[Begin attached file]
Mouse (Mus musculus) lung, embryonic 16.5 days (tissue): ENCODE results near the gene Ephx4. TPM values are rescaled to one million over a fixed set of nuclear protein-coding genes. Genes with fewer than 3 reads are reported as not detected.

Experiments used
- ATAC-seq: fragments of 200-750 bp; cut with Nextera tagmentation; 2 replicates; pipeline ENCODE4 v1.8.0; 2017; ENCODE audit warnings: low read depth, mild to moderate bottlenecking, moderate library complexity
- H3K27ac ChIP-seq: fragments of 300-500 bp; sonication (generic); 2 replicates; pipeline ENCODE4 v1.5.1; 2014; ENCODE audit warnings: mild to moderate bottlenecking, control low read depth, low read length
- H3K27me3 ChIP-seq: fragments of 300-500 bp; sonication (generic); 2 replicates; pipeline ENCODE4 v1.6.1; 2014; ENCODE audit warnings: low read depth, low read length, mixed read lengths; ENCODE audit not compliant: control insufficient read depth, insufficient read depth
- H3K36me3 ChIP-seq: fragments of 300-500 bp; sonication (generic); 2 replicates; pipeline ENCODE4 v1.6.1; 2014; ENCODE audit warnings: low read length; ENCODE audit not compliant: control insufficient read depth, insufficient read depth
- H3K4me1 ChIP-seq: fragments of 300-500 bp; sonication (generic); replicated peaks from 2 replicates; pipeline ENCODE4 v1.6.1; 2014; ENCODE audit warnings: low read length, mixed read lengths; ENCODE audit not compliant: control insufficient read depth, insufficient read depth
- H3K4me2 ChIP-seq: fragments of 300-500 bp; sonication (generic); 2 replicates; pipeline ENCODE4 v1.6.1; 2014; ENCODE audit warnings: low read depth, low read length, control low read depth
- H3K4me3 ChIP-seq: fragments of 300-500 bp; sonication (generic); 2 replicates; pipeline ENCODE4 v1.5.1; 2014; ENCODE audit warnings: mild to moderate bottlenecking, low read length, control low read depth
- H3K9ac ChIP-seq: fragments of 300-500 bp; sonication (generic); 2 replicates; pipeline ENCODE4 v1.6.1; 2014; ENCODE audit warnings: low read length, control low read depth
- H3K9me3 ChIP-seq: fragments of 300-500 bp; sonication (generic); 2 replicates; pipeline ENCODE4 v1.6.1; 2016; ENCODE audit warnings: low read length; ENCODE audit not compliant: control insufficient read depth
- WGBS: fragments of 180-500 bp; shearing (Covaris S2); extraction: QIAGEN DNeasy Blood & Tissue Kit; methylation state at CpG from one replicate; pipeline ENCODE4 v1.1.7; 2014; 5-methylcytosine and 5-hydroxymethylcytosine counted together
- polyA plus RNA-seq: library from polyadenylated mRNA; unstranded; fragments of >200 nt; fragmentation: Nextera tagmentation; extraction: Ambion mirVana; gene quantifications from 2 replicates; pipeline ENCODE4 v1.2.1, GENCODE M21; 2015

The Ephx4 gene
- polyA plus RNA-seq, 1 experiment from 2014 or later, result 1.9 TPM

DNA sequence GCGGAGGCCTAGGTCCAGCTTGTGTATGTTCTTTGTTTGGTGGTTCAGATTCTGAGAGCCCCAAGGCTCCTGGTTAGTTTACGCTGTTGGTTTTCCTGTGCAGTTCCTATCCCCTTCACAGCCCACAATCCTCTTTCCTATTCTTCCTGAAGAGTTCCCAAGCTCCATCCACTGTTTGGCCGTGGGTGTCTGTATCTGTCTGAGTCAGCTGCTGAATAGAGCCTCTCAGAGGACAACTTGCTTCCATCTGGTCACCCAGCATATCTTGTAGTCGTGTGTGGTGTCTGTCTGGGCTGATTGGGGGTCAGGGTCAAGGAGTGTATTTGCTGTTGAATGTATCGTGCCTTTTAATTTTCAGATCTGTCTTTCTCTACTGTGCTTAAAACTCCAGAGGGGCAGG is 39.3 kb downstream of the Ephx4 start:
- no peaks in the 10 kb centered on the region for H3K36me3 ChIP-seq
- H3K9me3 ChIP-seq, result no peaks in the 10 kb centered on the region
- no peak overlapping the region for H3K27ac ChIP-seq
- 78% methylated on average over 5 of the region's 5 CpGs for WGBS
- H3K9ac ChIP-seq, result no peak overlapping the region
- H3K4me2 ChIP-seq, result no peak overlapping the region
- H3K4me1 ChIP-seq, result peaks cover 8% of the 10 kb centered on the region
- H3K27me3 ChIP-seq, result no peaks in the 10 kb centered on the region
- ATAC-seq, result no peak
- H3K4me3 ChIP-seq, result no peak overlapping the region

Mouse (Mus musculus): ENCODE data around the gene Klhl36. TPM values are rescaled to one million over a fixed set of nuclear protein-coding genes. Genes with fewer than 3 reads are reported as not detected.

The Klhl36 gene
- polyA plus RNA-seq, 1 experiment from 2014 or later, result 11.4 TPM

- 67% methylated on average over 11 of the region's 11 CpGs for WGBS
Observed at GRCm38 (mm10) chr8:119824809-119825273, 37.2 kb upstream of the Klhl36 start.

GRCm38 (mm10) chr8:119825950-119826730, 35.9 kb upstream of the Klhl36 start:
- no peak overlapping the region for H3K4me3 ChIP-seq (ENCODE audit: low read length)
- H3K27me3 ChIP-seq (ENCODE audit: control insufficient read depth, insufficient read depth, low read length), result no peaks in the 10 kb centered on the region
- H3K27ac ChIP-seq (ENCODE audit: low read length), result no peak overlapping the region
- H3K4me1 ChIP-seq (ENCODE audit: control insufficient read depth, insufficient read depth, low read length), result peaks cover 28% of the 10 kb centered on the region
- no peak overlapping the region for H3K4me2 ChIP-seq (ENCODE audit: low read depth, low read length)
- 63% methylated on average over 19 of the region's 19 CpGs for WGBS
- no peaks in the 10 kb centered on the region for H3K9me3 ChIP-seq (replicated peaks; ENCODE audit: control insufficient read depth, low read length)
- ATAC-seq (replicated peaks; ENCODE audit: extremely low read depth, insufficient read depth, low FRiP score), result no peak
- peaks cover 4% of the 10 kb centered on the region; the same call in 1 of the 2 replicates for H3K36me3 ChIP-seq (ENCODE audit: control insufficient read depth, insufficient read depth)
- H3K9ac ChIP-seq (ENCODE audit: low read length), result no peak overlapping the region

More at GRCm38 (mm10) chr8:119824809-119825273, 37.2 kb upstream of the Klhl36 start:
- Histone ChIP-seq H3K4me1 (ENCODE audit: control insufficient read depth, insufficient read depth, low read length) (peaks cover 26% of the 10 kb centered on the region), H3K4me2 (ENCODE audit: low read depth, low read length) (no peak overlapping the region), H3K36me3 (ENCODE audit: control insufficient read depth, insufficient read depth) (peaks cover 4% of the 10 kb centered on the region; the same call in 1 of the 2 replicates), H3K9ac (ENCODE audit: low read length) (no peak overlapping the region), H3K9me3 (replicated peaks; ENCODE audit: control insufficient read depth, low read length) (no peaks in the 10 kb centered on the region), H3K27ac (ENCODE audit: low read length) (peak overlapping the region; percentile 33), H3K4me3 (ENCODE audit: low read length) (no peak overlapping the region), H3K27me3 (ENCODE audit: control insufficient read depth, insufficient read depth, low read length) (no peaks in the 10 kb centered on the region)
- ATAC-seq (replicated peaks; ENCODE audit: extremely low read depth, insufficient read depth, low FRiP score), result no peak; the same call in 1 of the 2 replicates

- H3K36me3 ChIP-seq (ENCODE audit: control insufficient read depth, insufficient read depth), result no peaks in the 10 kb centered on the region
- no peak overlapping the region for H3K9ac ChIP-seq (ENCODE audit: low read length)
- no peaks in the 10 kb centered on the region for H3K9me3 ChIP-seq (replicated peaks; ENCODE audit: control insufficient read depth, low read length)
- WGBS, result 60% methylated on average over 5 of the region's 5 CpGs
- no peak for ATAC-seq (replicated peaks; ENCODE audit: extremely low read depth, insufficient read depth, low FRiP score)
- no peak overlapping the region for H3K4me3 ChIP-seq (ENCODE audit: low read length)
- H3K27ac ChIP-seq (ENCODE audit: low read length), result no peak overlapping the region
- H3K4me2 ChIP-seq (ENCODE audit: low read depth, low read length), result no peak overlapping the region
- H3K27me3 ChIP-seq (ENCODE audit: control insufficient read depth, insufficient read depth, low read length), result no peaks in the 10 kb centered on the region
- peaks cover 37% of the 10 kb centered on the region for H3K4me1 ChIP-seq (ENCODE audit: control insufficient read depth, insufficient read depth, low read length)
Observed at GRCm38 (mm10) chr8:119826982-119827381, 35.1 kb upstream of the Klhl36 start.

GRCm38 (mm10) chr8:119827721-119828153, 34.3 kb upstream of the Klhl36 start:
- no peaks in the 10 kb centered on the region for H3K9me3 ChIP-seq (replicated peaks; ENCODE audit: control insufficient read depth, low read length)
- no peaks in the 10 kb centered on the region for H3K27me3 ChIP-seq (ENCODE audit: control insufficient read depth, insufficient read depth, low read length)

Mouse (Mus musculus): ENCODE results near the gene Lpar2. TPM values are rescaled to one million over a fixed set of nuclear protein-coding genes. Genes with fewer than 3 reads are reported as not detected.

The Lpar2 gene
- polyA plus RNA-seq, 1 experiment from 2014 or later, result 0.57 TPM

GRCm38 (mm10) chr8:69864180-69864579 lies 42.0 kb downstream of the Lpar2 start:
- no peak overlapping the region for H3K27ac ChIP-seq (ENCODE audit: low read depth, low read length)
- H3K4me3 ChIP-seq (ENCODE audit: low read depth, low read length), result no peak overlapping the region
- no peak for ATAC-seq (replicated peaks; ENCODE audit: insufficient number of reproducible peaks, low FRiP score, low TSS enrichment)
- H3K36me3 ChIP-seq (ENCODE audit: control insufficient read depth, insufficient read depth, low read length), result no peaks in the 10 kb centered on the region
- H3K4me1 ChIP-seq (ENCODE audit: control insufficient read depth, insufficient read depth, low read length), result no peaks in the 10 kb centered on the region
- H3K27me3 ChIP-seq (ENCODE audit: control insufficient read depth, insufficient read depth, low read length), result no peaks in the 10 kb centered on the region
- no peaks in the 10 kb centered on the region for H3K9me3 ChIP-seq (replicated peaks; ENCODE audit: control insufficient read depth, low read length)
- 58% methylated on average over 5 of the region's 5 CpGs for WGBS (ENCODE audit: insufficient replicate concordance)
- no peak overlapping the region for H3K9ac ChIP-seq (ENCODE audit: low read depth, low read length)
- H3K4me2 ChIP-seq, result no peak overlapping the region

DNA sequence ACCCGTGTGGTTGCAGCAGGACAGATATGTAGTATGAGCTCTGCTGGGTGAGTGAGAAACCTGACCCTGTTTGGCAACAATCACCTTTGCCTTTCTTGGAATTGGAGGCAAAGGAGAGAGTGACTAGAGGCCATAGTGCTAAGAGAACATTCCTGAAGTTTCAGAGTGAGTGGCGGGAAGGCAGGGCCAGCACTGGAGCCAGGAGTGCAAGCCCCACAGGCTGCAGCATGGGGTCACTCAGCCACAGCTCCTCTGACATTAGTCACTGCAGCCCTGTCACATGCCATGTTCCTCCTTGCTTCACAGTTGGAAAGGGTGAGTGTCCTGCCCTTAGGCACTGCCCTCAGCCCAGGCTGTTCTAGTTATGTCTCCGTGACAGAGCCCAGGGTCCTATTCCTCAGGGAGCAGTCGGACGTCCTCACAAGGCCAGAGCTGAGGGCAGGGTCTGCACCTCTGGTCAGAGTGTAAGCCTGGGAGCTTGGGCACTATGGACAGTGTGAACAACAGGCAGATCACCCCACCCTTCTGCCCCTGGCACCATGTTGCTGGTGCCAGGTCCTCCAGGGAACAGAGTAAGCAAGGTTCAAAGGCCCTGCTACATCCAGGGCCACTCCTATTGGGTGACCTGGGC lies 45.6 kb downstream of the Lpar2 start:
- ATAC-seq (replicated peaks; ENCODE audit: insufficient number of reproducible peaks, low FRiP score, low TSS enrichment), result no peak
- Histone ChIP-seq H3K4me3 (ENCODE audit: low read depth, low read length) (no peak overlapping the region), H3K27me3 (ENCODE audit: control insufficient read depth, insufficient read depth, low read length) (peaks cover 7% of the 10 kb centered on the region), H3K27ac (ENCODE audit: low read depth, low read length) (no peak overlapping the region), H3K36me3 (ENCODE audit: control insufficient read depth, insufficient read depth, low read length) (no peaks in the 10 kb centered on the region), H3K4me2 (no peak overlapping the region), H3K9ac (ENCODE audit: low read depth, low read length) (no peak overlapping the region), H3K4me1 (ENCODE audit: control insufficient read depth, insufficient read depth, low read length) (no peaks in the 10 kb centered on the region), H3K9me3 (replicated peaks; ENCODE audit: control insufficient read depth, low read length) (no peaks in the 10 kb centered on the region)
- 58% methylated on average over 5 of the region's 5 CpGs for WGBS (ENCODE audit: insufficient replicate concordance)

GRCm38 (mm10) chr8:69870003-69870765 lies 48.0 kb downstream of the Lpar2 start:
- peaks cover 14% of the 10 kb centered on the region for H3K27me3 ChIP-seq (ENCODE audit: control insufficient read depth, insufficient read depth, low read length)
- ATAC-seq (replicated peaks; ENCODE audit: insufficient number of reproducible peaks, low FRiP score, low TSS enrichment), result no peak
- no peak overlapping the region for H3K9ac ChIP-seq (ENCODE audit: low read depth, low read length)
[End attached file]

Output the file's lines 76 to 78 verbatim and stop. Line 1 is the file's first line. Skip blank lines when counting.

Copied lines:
- Histone ChIP-seq H3K4me3 (ENCODE audit: low read depth, low read length) (no peak overlapping the region), H3K27me3 (ENCODE audit: control insufficient read depth, insufficient read depth, low read length) (peaks cover 7% of the 10 kb centered on the region), H3K27ac (ENCODE audit: low read depth, low read length) (no peak overlapping the region), H3K36me3 (ENCODE audit: control insufficient read depth, insufficient read depth, low read length) (no peaks in the 10 kb centered on the region), H3K4me2 (no peak overlapping the region), H3K9ac (ENCODE audit: low read depth, low read length) (no peak overlapping the region), H3K4me1 (ENCODE audit: control insufficient read depth, insufficient read depth, low read length) (no peaks in the 10 kb centered on the region), H3K9me3 (replicated peaks; ENCODE audit: control insufficient read depth, low read length) (no peaks in the 10 kb centered on the region)
- 58% methylated on average over 5 of the region's 5 CpGs for WGBS (ENCODE audit: insufficient replicate concordance)

GRCm38 (mm10) chr8:69870003-69870765 lies 48.0 kb downstream of the Lpar2 start: